Figure 6—A scrolling calendar in Kayak’s iPhone app
Contrast the elegant design in Figure 6 with the design of the date picker in Kayak’s Web application, shown in Figure 3. Each month’s calendar actually duplicates dates from the preceding and following months and gives them a dimmed appearance, adding to the confusion. In my opinion, Kayak’s mobile application is much more usable and intuitive than its Web application.
Regardless of how fancy or usable your date picker is, make sure your Web form is accessible and lets people simply tab through the form fields and type the dates they want. I once had a client who proudly showed me his date picker user interface for enterprise search, which disabled manual date entry and instead displayed the date picker “to avoid errors.” It is critical that you always allow keyboard date entry, particularly in the enterprise environment, because people are often much faster and more accurate when typing in dates than when reaching for a mouse and clicking to select dates.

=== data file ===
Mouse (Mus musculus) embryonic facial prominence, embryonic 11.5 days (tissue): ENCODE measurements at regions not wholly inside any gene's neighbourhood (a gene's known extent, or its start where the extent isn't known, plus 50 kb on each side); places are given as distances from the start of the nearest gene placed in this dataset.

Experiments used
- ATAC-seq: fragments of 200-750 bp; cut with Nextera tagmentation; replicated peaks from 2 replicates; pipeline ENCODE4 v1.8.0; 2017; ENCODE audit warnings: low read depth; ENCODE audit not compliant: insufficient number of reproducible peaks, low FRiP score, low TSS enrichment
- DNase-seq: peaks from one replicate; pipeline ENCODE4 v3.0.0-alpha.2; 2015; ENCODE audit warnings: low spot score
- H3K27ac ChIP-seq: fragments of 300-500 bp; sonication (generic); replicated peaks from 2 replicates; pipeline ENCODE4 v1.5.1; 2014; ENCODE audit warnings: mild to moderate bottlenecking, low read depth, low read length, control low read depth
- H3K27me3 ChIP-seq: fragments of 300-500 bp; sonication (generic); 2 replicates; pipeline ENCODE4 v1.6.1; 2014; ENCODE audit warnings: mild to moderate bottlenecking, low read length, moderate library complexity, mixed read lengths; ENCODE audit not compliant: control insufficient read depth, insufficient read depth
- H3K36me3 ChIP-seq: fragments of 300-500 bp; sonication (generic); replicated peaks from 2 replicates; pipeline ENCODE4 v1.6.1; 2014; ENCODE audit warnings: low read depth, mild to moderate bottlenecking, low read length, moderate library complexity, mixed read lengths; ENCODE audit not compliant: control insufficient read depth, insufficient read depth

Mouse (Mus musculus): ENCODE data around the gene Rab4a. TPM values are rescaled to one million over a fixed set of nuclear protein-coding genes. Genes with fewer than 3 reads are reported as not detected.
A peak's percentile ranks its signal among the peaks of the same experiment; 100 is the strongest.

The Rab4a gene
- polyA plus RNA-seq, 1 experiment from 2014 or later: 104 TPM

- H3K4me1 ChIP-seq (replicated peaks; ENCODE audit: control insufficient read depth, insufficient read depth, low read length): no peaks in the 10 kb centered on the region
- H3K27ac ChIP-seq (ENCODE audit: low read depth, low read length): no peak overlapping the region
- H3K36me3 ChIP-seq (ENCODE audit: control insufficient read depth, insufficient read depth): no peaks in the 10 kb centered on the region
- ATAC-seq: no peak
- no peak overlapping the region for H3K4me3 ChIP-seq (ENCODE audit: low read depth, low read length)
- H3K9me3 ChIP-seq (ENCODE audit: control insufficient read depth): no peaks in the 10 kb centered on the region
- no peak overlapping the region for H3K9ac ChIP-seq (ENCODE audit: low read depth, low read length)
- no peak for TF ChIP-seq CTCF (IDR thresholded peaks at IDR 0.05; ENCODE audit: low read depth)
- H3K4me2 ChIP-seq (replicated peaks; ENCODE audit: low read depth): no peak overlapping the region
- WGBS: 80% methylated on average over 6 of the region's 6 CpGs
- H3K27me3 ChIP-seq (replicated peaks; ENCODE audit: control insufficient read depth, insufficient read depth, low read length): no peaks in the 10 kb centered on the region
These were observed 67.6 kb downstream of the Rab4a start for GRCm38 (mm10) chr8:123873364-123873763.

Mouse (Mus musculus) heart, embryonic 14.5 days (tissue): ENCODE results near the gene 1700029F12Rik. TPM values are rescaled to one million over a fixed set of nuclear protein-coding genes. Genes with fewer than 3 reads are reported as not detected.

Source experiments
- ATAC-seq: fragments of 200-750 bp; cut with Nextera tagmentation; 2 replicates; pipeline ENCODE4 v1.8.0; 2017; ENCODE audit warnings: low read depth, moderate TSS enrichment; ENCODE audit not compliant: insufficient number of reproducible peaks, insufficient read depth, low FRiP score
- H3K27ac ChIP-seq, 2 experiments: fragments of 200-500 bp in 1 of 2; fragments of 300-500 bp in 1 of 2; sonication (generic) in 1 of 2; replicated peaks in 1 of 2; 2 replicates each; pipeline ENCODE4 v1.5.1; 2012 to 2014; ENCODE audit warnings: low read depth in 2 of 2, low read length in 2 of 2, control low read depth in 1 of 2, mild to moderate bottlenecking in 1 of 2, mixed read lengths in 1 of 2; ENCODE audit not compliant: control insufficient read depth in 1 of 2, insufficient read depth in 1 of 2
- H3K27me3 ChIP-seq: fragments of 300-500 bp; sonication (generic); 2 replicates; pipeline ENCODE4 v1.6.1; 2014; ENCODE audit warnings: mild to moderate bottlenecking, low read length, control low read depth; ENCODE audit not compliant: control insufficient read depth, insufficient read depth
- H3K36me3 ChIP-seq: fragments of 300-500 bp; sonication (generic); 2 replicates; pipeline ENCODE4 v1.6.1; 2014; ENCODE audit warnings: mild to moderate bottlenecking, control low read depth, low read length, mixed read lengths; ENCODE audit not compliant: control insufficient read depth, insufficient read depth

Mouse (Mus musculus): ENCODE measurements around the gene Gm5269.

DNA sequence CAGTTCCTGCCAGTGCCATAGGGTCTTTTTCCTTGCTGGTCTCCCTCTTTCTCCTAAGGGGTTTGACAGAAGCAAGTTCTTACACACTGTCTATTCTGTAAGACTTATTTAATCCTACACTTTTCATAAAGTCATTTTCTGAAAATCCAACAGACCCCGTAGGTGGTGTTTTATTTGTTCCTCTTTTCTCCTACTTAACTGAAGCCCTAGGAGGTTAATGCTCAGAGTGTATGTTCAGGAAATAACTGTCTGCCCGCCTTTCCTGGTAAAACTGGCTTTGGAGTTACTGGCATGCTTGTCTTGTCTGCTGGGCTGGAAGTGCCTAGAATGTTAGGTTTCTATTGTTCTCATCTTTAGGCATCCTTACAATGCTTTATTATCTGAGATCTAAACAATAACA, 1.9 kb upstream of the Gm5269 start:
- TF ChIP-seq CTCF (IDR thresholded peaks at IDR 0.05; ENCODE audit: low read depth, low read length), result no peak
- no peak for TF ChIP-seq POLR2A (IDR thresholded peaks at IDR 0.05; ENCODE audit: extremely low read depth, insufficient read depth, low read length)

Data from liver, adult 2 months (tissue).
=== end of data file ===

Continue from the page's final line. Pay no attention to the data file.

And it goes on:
Retain Customer-Entered Values
It goes without saying that, if date values are hard to enter, it makes the most sense to retain them whenever possible, right? You’d think so, but many sites do not take the trouble to adhere to this common-sense principle. Figure 7 shows a search form that appears when a customer gets transferred from Kayak.com to the Southwest Airlines Web site. As you can see, the dates the customer provided were not included when transferring the query to the other site, defaulting instead to today’s date.
Figure 7—Transferring from Kayak to Southwest Airlines defaults to today’s date
Recently, Southwest Airlines implemented a sticky date design that retains dates even when customers want to start searching all over again. This is a great improvement, but what if a customer is considering multiple travel dates and looking for the best price on various dates? In some consumer and enterprise applications—for example, in Web analytics applications—people often use the same ranges of dates over and over again, in various queries. In such cases, a drop-down list that provides shortcuts to several of the ranges of dates customers have used in the past might be very helpful, as shown in Figure 8.
Figure 8—Drop-down list lets customers select dates they’ve used in the past
In usability testing, a wide range of people understand date pickers that employ drop-down lists. This design pattern can be very useful in helping customers recall either individual dates or date ranges and minimizes the numbers of clicks repetitive date-entry tasks require, causing sheer delight when customers discover this capability.